The City of Pirai (population 25,000) in Rio de Janeiro State, Brazil launched the Pirai Digital Project (http://www.pirai.rj.gov.br) in February 2004. The project was started in the late 1990s when the municipality received a small modernization grant from the Federal Government. A portion of the grant was used to build a fixed-wireless IP network to connect government offices, but authorities realized that broadband connectivity could be extended to a larger area at little extra cost. Starting in 2001, the city won a number of grants and loans to develop their digital project. The municipal government formed an advisory board consisting of representatives from government, residential associations, academic and nonprofit organizations, business and labour unions to manage the project’s evolution.
The Pirai Digital Project uses a network based on Wi-Fi technology that covers the entire city. The network serves 39 telecenters with 145 computers in public buildings; 20 telecenters in schools, with 188 computers serving over 6,000 students; and 20 access points in public libraries and other institutions with 66 computers. Each telecentre has an average of 220 users per day. The network uses free Linux software and is centrally managed. It offers Internet, E-mail, discussion groups, news, document management, e-learning, hosting, messaging, and e-government services.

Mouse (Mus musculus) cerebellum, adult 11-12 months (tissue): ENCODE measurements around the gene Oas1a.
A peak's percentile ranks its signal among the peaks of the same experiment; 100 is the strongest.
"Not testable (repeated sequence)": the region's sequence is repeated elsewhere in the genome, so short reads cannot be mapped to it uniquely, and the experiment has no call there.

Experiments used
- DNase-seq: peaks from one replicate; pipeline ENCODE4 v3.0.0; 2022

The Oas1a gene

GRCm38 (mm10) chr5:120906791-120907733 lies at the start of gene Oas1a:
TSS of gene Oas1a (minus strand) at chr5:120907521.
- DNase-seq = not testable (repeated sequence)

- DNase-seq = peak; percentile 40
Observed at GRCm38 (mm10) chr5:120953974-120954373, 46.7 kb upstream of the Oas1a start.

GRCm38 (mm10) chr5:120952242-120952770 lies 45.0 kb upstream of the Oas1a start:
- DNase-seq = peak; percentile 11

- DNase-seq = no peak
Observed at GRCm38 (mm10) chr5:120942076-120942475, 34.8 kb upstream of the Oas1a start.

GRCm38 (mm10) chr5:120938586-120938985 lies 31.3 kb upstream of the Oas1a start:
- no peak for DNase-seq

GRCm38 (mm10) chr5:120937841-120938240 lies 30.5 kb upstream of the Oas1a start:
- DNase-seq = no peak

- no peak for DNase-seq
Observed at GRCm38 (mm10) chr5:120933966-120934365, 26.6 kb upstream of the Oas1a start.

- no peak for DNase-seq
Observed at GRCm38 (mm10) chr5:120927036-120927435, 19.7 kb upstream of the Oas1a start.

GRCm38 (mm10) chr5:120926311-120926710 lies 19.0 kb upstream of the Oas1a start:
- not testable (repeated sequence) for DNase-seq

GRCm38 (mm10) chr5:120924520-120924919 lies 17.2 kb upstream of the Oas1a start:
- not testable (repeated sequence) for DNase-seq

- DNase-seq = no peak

The project was considered central to a plan to diversify the local economy and attract new investments following the privatization of the state-owned power utility. Integrating the ICT needs of the public sector, business and educational institutions was a major objective of the project. The emphasis is on four areas: e-government, education, public access and SME adoption. A private company with majority municipal ownership was also created to commercialize services to households and businesses.
The use of low-cost networking technologies, combined with open source software, dramatically reduced network costs, allowing Pirai to provide broadband services where traditional fixed-line operators could not justify the investment. Despite the low cost structure, funding still presented difficulties as the city could not obtain grants or loans from the central government to fund network deployment. The municipality was able to get around the lack of funding through the use of partnerships and low-cost technology. The city joined forces with local businesses possessing the required skills, and with a telecom operator that helped connect the wireless nodes. A group of universities offering online courses agreed to oversee network implementation. Innovative network management and technology choices allowed Pirai to reduce the project’s costs dramatically, and made it possible to finance the project from the municipal budget, with only minor financial aid from the federal government.
Sources: “The Microtelco Opportunity: Evidence from Latin America”, F. Bar and H. Galperin, The Massachusetts Institute of Technology, Information Technologies and International Development, Volume 3, Number 2, Winter 2006, 73-86. www.mitpressjournals.org/doi/abs/10.1162/itid.2007.3.2.73 (free registration required)
Intelligent Community Forum www.intelligentcommunity.org/clientuploads/PDFs/TopSevenIC2005.pdf
“New Models for Universal Access to Telecommunications Services in Latin America”, P. Stern and D. Townsend, Regulatel, 2007. www.regulatel.org/SU_Peter_31_08_07/Full_report-COMPLETE-June_11,2007.Edited_PAS_v.1.pdf